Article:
AUGUSTA, Maine — In 1980, a dog found Wanda-Jean Mitchell’s head in the woods in Poland and brought it home to his owners. A police search party found her body two days later.
The teen had been missing nearly a year, since the day before her 15th birthday. She had run away from home.
Sheila Simoneau said her daughter isn’t on the state’s list of unsolved homicides. In more than 35 years, she feels the death hasn’t gotten much attention.
“She did not walk in there and lay down and die, and I want something done,” Simoneau said Tuesday in the State House Hall of Flags, holding a photo of her daughter.
Friends and family members with HAAD Enough Inc., a year-old group representing unsolved missing and murder cases in Maine, held a news conference to announce proposed victims’ bill of rights legislation and to question the progress of the state’s new cold-case unit. They say they are frustrated that not enough has been done since the Legislature created the unit in 2015.
Mark Babitz of Chicago, who has been active in bringing attention to the death of Phil Williams Jr., an Auburn teenager who died in 1982 a day after witnesses say he was forced into the boxing ring at the infamous Elan School, said he’d joined HAAD Enough to share his experience in shaking things up.
“The stranger from Chicago is here again,” Babitz, a bounty hunter and construction worker who also attended Elan, said. “It’s not just about the Elan School.”
Rep. Tina Riley, D-Jay, said her bill would bring the victims’ rights “Marsy’s Law” from California to Maine. Her bill so far only has a public title, “An Act to Enhance the Rights of Families of Missing Persons and Homicide Victims.”
“The most important thing we can do is hopefully bring some people home and bring some peace to families who’ve lost loved ones,” Riley said. “This piece of legislation will hopefully make it a little easier for them to communicate with the (attorney general’s) office and the state police. Hopefully we can improve the (state) website, make it easier for the families to get information and use it.”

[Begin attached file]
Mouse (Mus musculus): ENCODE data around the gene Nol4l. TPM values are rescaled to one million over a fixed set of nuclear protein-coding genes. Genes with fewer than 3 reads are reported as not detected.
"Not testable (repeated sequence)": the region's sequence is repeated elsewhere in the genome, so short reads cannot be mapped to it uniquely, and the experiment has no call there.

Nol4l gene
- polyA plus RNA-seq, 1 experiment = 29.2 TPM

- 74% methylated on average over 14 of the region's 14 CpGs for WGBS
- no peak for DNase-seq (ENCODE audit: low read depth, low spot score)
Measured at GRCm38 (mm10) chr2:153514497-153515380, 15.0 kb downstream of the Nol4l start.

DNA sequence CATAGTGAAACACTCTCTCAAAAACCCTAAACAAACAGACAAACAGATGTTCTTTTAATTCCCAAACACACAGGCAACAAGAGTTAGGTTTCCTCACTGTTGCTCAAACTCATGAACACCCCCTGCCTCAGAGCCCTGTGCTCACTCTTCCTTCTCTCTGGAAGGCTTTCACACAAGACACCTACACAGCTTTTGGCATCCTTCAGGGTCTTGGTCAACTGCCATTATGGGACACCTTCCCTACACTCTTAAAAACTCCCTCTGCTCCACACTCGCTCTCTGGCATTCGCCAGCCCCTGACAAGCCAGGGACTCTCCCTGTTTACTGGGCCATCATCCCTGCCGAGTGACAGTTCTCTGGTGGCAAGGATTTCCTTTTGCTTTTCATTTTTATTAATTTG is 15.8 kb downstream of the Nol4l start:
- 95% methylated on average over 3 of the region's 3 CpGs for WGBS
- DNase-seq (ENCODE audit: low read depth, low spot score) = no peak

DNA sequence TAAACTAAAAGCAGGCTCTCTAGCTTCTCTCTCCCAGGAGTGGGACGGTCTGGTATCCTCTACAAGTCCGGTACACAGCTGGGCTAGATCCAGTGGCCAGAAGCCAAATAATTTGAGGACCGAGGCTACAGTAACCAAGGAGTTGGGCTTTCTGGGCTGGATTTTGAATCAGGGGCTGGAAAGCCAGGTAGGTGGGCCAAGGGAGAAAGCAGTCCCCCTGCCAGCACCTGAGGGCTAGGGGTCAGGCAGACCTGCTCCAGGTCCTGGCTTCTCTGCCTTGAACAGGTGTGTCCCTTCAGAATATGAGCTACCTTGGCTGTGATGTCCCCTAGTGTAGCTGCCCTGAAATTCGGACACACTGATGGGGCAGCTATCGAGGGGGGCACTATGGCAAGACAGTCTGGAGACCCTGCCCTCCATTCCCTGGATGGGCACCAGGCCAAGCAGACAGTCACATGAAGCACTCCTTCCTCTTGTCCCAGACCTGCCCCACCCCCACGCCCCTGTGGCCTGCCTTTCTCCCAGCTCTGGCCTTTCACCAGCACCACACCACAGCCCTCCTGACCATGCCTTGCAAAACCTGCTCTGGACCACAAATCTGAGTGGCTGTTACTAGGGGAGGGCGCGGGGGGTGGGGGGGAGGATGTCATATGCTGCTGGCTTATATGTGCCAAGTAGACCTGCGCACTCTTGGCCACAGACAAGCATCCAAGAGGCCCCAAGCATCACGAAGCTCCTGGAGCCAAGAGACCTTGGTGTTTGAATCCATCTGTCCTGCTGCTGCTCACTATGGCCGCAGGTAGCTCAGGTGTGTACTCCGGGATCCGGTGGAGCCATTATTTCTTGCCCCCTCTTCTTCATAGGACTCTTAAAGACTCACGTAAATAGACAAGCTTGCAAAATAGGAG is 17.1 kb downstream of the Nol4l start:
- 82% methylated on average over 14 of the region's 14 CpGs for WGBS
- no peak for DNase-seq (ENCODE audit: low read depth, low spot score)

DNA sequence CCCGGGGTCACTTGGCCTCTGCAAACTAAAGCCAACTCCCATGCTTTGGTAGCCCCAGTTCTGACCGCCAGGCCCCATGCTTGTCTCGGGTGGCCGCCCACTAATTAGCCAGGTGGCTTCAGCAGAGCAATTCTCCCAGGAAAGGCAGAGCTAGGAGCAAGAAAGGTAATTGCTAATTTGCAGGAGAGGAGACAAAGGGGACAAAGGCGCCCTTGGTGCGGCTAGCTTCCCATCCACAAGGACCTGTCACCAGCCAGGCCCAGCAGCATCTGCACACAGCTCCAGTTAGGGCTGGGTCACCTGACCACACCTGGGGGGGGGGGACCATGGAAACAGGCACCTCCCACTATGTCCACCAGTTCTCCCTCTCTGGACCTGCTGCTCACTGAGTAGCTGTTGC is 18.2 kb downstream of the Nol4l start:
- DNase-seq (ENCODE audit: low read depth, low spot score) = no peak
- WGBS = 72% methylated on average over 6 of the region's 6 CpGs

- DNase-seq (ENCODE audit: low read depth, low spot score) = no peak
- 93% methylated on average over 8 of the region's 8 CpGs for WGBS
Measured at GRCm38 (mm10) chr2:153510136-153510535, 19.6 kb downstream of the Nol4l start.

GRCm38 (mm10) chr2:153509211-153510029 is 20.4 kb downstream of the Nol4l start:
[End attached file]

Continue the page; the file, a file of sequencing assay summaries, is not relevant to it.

Richard Moreau of Jay, whose daughter Kim has been missing since 1986, said the families standing behind him could be anyone’s families, and they need help.
“When New Hampshire started theirs, the first year out, their cold-case squad solved four cases,” Moreau said. “I’m not saying we should have solved four cases this year, but there ought to be something out there saying they’re doing something because nobody knows of anything going on. This system is not working.”
Attorney general’s office spokesman Tim Feeley said the unit has spent the first year familiarizing itself with more than 100 investigations and working hard to advance cases.
“We understand that surviving families are very eager to see results,” he said. “When the Legislature was considering the bill to create a cold-case unit, we reminded the public that these cases are by definition among the most difficult and complex to solve. While we could not guarantee results, we could guarantee to devote our full attention and effort.”
In response to some families’ complaints of the unit not being transparent enough or not welcoming investigative TV programs to feature cold cases, he said “no responsible law enforcement agency conducts investigations in public.”
The event Tuesday drew about a dozen family and friends who shared their stories and frustrations.
“I’m very grateful to the HAAD Enough people because I’ve had enough, too,” Matt Hoffman, co-president of Elan Survivors Inc. with Babitz, said.
After Williams died in 1982, Hoffman said no students were interviewed, and no adults stepped forward.
“No one did the right thing,” he said.
Elan operated as a private boarding school from 1970 to 2011. Its controversial tactics are featured in an upcoming documentary, “The Last Stop,” by New York filmmaker Todd Nilssen, who is planning its premiere for April in Maine.
Questions were raised around Williams’ death last winter, when Babitz came to Maine to research Williams’ incomplete death certificate. Police opened an investigation in March 2016.
Despite several references during the press conference to Williams being a murder victim, that determination hasn’t been made.
Pam Williams, Phil Williams Jr.’s sister, said she hadn’t been contacted by HAAD Enough about involving her brother in their event or using his photo. The Lewiston woman is still waiting for answers around his death.
“We remain optimistic,” she said. “I think we have a good group of people working for my brother.”
Simoneau, who lives in Buxton, said her daughter went missing Nov. 10, 1979. She was found the next fall in Poland.
“Thirty-six years this September, and I still don’t know what happened to my daughter,” she said. “It’s an awful thing to live with.”